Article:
‘There are days when you wonder what your role is in this country, and what your future is in it’
As a twenty-something, formerly naive student on the cusp of adulthood, it may come to surprise many that I do not share the optimism for the future found amongst many of my peers. It becomes difficult to do so when you realise that your existence, and that of those like you, is compromised by the very institutions you help build. It becomes even more difficult to partake in this joy when you are presented with the task of finding yourself in a society whose institutions claim to be for all, yet not you. The very act of finding oneself is sabotaged as you think you know who you are, until you are confronted by the overwhelming forces of what society says you are, and should be.
This perpetual cycle does nothing but break the spirit. Of course, there has been progress, but frankly, with colonialism (and the like) as a starting point, anything would be. Progress, itself, serves as a buzzword for those who attempt to dismiss your experience as one of the disenfranchised, often pointing to the lack of shackles at your feet and wrists. Ignoring the remnants of more than a lifetime of subjugation which manifests itself as a psychological scar; the kind passed on from generation to generation, one which leads you to detest the darkness of your own skin and crave the fairer for its ‘appeal’.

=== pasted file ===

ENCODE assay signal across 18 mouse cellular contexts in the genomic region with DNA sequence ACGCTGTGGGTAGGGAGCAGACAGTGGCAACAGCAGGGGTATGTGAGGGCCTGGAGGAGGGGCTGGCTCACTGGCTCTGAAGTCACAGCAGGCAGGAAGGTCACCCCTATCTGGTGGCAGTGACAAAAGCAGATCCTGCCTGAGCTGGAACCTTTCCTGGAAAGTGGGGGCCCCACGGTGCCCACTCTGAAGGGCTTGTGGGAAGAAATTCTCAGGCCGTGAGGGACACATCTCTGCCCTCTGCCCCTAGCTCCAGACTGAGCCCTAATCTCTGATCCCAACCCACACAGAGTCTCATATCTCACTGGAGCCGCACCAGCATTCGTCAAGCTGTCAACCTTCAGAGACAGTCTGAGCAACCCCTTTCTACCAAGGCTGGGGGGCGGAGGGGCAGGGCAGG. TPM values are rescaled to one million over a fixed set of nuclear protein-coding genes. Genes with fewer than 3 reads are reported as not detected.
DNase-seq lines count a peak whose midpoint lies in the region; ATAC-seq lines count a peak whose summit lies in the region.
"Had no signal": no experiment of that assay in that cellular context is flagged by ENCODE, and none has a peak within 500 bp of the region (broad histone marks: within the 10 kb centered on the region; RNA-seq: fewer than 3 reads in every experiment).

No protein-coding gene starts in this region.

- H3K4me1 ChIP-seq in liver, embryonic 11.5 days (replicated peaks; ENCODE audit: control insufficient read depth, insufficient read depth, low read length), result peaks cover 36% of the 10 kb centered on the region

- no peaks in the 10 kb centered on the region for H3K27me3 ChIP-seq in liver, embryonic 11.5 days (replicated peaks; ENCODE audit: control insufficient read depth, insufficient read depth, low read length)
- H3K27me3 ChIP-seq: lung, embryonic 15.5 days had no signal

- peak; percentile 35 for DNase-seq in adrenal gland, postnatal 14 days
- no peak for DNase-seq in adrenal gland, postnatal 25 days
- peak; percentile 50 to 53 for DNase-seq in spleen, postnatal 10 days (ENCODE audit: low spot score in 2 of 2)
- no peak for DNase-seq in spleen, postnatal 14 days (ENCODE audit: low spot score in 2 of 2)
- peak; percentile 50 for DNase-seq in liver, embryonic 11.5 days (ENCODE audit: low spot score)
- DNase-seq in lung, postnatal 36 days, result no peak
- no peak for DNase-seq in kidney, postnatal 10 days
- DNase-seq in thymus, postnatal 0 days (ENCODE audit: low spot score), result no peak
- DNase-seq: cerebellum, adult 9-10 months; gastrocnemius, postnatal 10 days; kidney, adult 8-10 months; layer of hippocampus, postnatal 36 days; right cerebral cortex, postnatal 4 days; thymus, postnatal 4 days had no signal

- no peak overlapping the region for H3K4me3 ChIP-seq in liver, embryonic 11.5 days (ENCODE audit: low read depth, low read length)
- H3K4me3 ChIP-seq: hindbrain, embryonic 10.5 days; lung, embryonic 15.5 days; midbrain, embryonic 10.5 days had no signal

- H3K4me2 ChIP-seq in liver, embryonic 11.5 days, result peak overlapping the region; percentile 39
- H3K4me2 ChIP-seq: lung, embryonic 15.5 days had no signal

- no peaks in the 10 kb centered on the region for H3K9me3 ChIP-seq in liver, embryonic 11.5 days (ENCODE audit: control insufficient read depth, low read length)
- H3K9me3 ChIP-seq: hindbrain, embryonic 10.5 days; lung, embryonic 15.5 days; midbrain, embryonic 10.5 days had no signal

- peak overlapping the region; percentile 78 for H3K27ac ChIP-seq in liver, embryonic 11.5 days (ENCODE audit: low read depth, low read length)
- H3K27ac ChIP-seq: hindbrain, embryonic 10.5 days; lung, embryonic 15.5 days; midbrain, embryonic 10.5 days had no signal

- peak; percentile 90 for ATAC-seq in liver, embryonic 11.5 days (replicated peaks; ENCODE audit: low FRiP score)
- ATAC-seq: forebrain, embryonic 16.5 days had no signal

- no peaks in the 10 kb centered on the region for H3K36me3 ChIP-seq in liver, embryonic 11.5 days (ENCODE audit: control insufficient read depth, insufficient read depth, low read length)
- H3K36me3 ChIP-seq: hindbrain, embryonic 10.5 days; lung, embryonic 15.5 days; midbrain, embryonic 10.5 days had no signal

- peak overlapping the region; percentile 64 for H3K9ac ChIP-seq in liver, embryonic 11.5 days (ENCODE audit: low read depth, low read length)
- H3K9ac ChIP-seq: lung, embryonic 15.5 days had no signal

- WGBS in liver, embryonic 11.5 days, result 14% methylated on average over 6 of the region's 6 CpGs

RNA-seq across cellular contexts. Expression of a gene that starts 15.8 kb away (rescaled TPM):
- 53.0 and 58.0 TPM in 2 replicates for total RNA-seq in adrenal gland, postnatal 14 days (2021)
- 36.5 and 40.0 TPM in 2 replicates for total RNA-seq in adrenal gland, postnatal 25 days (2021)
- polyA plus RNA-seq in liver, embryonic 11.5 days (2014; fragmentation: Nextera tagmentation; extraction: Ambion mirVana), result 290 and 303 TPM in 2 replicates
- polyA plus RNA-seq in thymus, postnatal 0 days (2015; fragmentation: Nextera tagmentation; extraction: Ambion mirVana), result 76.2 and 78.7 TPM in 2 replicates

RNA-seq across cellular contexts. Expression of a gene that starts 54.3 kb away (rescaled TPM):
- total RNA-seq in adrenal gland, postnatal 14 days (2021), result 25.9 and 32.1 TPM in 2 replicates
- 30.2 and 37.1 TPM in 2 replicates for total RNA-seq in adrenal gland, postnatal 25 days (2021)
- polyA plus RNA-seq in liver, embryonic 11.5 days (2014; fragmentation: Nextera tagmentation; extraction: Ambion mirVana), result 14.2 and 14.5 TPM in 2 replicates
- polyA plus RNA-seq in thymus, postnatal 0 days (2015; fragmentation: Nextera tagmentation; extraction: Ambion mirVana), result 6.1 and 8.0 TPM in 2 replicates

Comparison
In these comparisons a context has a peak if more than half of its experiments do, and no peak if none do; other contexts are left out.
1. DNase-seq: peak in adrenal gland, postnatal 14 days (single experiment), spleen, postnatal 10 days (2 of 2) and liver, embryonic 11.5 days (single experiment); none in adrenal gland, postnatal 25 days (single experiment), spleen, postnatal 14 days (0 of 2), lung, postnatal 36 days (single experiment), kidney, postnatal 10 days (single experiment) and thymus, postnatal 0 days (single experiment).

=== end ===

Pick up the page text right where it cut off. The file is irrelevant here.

With contemplative eyes reflecting subtle angst, Baldwin speaks of a moral dilemma which resonates today. Clearly, there is still a ‘death of the heart’ if the privileged can confidently assert that the Empire was beneficial to the suppressed, due to the few schools it left behind. As someone who experienced the lingering effects of colonial education, it saddens me to see how deluded we still are as a society. Some of the privileged have always been, and continue to be, incapable of seeing beyond the surface or physical. As such, it does not come as a surprise if they are unable (or chose not) to fathom the mental scar on a generation, caused by acts like, prohibiting a child from speaking his mother tongue in a classroom, to the extent of whipping them if they deviated from English to speak ‘vernacular’.
It is from this disconnect that a pessimistic outlook on the future arises. Because to the privileged we are now free, the last settler has left, our years of subjugation are over. To them, all we must do is stare at our collective mirrors, dust ourselves off, and move on. But we know it is not so simple, surely, they know this too. Yet the denial of this shows moral monsters exist today, and moral apathy, ever more so.